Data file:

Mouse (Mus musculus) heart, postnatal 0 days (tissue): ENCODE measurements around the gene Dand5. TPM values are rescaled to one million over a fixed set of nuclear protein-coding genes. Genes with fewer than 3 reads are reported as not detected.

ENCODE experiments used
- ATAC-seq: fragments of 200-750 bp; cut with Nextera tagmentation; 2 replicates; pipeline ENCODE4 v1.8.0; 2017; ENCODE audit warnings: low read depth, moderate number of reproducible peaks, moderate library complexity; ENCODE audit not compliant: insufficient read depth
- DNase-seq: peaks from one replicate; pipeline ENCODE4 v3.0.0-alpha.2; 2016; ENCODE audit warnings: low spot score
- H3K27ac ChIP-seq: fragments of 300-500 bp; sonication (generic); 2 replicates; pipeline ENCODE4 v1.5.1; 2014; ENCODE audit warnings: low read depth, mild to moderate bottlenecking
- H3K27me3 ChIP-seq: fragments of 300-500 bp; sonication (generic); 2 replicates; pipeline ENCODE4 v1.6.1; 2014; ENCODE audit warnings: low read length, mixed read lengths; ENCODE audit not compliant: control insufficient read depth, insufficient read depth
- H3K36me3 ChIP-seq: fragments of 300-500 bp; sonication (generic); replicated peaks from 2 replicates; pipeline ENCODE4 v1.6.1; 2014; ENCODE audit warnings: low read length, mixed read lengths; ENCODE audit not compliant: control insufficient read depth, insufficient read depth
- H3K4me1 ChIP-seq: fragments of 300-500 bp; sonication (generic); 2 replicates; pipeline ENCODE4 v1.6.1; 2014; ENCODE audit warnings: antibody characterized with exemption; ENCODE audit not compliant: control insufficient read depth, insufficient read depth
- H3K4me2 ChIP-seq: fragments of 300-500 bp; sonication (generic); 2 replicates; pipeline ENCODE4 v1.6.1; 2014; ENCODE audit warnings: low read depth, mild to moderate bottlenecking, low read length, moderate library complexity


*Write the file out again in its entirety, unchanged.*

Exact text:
Mouse (Mus musculus) heart, postnatal 0 days (tissue): ENCODE measurements around the gene Dand5. TPM values are rescaled to one million over a fixed set of nuclear protein-coding genes. Genes with fewer than 3 reads are reported as not detected.

ENCODE experiments used
- ATAC-seq: fragments of 200-750 bp; cut with Nextera tagmentation; 2 replicates; pipeline ENCODE4 v1.8.0; 2017; ENCODE audit warnings: low read depth, moderate number of reproducible peaks, moderate library complexity; ENCODE audit not compliant: insufficient read depth
- DNase-seq: peaks from one replicate; pipeline ENCODE4 v3.0.0-alpha.2; 2016; ENCODE audit warnings: low spot score
- H3K27ac ChIP-seq: fragments of 300-500 bp; sonication (generic); 2 replicates; pipeline ENCODE4 v1.5.1; 2014; ENCODE audit warnings: low read depth, mild to moderate bottlenecking
- H3K27me3 ChIP-seq: fragments of 300-500 bp; sonication (generic); 2 replicates; pipeline ENCODE4 v1.6.1; 2014; ENCODE audit warnings: low read length, mixed read lengths; ENCODE audit not compliant: control insufficient read depth, insufficient read depth
- H3K36me3 ChIP-seq: fragments of 300-500 bp; sonication (generic); replicated peaks from 2 replicates; pipeline ENCODE4 v1.6.1; 2014; ENCODE audit warnings: low read length, mixed read lengths; ENCODE audit not compliant: control insufficient read depth, insufficient read depth
- H3K4me1 ChIP-seq: fragments of 300-500 bp; sonication (generic); 2 replicates; pipeline ENCODE4 v1.6.1; 2014; ENCODE audit warnings: antibody characterized with exemption; ENCODE audit not compliant: control insufficient read depth, insufficient read depth
- H3K4me2 ChIP-seq: fragments of 300-500 bp; sonication (generic); 2 replicates; pipeline ENCODE4 v1.6.1; 2014; ENCODE audit warnings: low read depth, mild to moderate bottlenecking, low read length, moderate library complexity